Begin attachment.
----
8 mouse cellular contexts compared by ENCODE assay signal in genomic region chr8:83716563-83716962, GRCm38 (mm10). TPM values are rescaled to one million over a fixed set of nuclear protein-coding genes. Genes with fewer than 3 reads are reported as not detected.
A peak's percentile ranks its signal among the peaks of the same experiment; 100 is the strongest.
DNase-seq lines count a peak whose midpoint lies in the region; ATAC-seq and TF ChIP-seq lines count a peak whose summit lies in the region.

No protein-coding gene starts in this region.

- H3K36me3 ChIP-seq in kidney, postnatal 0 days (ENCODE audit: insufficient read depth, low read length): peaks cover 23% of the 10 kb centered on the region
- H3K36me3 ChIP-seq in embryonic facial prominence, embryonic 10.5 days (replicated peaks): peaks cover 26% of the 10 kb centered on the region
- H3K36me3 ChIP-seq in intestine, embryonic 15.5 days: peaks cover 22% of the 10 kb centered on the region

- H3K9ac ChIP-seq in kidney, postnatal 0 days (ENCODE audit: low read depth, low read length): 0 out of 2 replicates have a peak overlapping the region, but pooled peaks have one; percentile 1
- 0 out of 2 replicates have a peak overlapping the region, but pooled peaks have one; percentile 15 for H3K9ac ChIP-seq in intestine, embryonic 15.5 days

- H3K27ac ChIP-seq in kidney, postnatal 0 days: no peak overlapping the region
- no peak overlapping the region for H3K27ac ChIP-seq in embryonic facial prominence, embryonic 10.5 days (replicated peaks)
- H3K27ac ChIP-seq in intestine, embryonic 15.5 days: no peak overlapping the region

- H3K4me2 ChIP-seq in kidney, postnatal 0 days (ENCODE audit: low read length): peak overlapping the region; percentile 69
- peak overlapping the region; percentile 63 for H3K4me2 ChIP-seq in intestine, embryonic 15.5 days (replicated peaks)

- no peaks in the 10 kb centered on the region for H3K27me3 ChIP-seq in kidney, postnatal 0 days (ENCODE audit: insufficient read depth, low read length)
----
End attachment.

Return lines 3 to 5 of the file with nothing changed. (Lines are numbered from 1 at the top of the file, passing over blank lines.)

DNase-seq lines count a peak whose midpoint lies in the region; ATAC-seq and TF ChIP-seq lines count a peak whose summit lies in the region.

No protein-coding gene starts in this region.

- H3K36me3 ChIP-seq in kidney, postnatal 0 days (ENCODE audit: insufficient read depth, low read length): peaks cover 23% of the 10 kb centered on the region